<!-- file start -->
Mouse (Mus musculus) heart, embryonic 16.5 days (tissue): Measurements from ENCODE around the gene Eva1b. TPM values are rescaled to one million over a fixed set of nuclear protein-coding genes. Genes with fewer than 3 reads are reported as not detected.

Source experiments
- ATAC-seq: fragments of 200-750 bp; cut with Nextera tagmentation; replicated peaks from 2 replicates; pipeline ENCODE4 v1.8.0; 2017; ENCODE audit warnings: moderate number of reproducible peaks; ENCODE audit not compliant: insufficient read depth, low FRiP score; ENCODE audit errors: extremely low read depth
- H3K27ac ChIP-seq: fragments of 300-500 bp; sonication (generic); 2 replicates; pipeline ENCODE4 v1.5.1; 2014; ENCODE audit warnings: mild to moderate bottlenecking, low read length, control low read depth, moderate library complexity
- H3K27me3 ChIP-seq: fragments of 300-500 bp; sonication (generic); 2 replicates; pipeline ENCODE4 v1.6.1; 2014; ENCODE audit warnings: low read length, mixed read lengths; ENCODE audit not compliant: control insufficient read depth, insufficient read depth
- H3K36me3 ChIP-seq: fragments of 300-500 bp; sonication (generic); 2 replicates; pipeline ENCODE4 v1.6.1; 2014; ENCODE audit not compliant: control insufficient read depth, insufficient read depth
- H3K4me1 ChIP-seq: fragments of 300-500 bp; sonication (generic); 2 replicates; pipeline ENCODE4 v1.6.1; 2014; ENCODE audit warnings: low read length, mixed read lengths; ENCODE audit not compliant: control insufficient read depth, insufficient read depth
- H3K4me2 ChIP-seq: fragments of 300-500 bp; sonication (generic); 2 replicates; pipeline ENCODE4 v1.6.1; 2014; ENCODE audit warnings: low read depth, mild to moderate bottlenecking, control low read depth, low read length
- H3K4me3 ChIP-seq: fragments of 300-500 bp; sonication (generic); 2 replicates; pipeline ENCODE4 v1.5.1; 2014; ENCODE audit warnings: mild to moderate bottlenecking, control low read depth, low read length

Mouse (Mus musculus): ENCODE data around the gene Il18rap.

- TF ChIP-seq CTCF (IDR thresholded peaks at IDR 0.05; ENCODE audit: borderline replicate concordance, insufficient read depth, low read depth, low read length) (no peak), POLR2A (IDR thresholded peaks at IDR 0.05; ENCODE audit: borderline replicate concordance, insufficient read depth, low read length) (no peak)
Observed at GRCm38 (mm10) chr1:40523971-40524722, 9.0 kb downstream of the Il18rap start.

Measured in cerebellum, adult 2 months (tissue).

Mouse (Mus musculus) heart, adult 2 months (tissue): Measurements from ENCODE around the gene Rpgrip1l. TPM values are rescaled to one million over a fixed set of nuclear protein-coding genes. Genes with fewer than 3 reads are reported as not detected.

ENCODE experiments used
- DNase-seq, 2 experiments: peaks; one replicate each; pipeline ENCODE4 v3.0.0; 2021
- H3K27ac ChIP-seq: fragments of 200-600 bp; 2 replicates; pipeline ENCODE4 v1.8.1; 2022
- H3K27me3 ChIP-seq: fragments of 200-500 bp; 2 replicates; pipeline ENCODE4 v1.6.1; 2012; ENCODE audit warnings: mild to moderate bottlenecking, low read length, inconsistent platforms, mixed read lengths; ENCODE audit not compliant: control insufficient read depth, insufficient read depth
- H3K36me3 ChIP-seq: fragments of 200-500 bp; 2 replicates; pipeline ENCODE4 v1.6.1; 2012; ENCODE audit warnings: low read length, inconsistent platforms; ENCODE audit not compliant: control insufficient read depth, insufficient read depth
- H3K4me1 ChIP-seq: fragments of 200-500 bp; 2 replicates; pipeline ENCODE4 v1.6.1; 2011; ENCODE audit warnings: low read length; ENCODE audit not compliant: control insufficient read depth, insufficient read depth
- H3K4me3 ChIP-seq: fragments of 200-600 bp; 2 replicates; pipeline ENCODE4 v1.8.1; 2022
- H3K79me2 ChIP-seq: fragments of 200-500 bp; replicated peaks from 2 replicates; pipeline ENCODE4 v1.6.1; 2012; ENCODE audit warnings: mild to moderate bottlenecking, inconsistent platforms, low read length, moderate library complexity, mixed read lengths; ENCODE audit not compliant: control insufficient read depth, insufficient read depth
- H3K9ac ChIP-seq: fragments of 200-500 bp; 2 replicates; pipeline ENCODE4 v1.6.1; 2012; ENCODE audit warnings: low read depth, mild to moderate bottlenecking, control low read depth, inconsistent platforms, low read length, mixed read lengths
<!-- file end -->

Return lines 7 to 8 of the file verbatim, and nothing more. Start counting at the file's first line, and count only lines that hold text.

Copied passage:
- H3K4me1 ChIP-seq: fragments of 300-500 bp; sonication (generic); 2 replicates; pipeline ENCODE4 v1.6.1; 2014; ENCODE audit warnings: low read length, mixed read lengths; ENCODE audit not compliant: control insufficient read depth, insufficient read depth
- H3K4me2 ChIP-seq: fragments of 300-500 bp; sonication (generic); 2 replicates; pipeline ENCODE4 v1.6.1; 2014; ENCODE audit warnings: low read depth, mild to moderate bottlenecking, control low read depth, low read length